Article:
BBQ for dinner, and a turkey. ‘Nuff said.
We felt a bit flat yesterday and didn’t want to do much at all. Steve did the final fix of the dividers into the drawer system in the back of Mitzy, and just tidied stuff up and did some washing. BBQ for dinner.
Last night I was peacefully sleeping away when Steve wakes me: “I’ve got a tick. Take it off!”
Me: “It’s 3am. Can’t it wait till morning?”
Steve: “No. It could be huge and I’ll have no blood left by then.”
I removed the tick! Sorry, no photos.
Today we were feeling more energetic and decided to do the kayak trip again – we loved it so much last time. Went upstream in the morning, spent a couple of hours at the rapids and had lunch there and returned midafternoon. At times (all the time, actually) it felt like we were the only people in the world and we were exploring the wild Orinoko! We’re definitely planning more kayaking trips, they are so enjoyable.
For a few more photos of Waterpark Creek (not many!) click here.
Despite booking in to Eurimbula for 3 nights we decided to move on this morning – back north again to Waterpark Creek campsite in Byfield Forestry Reserve. We have to be near to Rockhampton anyway for Friday night’s Opera.
Fun 4-wheel drive track.
It was mostly a day of driving. In yesterday’s post I described the road to Eurimbula, but what I didn’t add is that it is really interesting. The ‘road’ is really only two wheel tracks for most of the way, weaving in and out around the trees. The bush is ferns and palms and paperbarks with some quite tall gums. A really pretty drive.
Stopped for lunch at Kershaw Gardens, botanical gardens on the northern side of the Fitzroy River in Rockhampton. Great place for a break and a walk around – which I had to do just to try to find the toilets! Prepared tonight’s tea and put it in the Dreampot.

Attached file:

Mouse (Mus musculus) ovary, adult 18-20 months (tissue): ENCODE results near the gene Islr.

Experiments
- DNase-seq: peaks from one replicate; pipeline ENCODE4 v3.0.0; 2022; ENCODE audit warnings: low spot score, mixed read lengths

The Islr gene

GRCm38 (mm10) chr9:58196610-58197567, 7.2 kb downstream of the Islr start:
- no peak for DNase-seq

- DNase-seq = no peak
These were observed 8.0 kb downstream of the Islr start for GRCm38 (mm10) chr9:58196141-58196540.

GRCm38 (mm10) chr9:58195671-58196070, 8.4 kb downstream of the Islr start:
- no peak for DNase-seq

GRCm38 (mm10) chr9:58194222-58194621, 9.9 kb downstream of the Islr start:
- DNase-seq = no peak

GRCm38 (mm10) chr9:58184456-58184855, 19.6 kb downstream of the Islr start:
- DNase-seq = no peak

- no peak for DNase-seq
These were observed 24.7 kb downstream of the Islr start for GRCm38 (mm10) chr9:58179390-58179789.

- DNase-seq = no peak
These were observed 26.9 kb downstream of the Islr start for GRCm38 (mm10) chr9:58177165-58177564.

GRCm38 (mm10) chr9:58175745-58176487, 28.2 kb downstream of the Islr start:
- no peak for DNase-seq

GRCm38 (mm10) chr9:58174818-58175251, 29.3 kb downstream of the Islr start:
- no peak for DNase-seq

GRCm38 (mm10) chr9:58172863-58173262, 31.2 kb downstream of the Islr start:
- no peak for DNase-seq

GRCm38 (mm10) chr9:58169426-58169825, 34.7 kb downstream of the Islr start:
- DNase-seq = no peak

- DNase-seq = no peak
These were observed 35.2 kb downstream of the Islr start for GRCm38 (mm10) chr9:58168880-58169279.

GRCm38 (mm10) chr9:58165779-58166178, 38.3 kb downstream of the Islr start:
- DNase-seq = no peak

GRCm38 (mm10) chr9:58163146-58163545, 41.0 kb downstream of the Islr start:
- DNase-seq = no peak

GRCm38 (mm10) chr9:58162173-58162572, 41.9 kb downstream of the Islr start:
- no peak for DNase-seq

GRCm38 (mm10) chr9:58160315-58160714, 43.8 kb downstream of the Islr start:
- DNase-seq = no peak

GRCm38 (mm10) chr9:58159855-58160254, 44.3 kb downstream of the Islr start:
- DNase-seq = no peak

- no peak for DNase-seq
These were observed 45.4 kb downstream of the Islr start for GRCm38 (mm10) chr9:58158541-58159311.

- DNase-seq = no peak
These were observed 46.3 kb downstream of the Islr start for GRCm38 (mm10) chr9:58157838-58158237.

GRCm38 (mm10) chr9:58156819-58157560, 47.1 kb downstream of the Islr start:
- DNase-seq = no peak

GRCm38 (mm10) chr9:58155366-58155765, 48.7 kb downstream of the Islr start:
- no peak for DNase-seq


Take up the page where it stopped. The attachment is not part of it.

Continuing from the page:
We enjoyed Waterpark Creek so much last week we were happy to come back. Unfortunately National Parks won’t transfer bookings from one campsite to another, which is very annoying! Looks like we’ll be paying double for tonight and tomorrow night – luckily it’s only $11.20 a night for us both!
Arrived mid afternoon, setup and spent the afternoon checking mail, writing this blog, and going for a walk down to the creek.
A pair of bush turkeys were making their nest near where we camped. Love the pretty neck!
Another magic day! The campsite is beside Water Park Creek, which is a nice wide-ish creek with a weir where the road crosses. We got in late-ish yesterday so just wandered down to the creek, relaxed with our iPads (3 bars 3G!) had delicious BBQ lamb steaks and salad for dinner and spent the dusk swatting midgies and marsh flies! This campsite is very heavily treed (read, lots of shade), and has 10 defined camp sites which are mostly quite secluded from each other. To one side is a large park with sheltered tables, modern electric BBQs and clean, flushing toilets (no showers). We get the use of these excellent facilities for the princely sum of $11.20 per night. I love Australia.
This is the prettiest kayaking we’ve done to date.
Today the plan was to paddle the kayak up the creek. 7K of it is navigable from the weir. We pumped it up and set off about 11am, with a picnic lunch. Within minutes we were in Nirvana. The creek was so beautiful as it meandered through natural bush on both sides, palms, fallen trees in the water, some parts shallow as we just skimmed over the creek bed, other areas so deep we couldn’t see the bottom.
When we got hungry we tied the kayak to a tree and just relaxed in the boat eating our picnic – the creek sides were fairly steep, so we didn’t want to get out. I was sure I could hear rapids ahead, so after lunch we kept going, past some tricky fallen trees and rocks, and sure enough there were the rapids and a small waterfall. To the side was a little sandy area where we pulled the kayak up and got out. We spent a lovely hour or so here swimming, sitting under the waterfall and lying in the beautiful chilling rapids – who needs a spa pool?